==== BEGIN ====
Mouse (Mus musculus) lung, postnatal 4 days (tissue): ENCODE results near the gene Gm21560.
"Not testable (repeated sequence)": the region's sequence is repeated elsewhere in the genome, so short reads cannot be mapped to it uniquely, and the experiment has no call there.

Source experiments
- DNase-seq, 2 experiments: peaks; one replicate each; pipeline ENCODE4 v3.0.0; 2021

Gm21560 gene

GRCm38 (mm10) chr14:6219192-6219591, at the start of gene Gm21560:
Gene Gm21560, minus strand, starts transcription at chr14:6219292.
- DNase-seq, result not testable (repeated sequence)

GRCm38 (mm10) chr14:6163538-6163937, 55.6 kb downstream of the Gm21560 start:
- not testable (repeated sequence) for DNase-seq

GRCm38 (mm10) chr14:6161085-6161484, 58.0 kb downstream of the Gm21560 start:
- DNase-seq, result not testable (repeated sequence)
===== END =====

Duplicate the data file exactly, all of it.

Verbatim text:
Mouse (Mus musculus) lung, postnatal 4 days (tissue): ENCODE results near the gene Gm21560.
"Not testable (repeated sequence)": the region's sequence is repeated elsewhere in the genome, so short reads cannot be mapped to it uniquely, and the experiment has no call there.

Source experiments
- DNase-seq, 2 experiments: peaks; one replicate each; pipeline ENCODE4 v3.0.0; 2021

Gm21560 gene

GRCm38 (mm10) chr14:6219192-6219591, at the start of gene Gm21560:
Gene Gm21560, minus strand, starts transcription at chr14:6219292.
- DNase-seq, result not testable (repeated sequence)

GRCm38 (mm10) chr14:6163538-6163937, 55.6 kb downstream of the Gm21560 start:
- not testable (repeated sequence) for DNase-seq

GRCm38 (mm10) chr14:6161085-6161484, 58.0 kb downstream of the Gm21560 start:
- DNase-seq, result not testable (repeated sequence)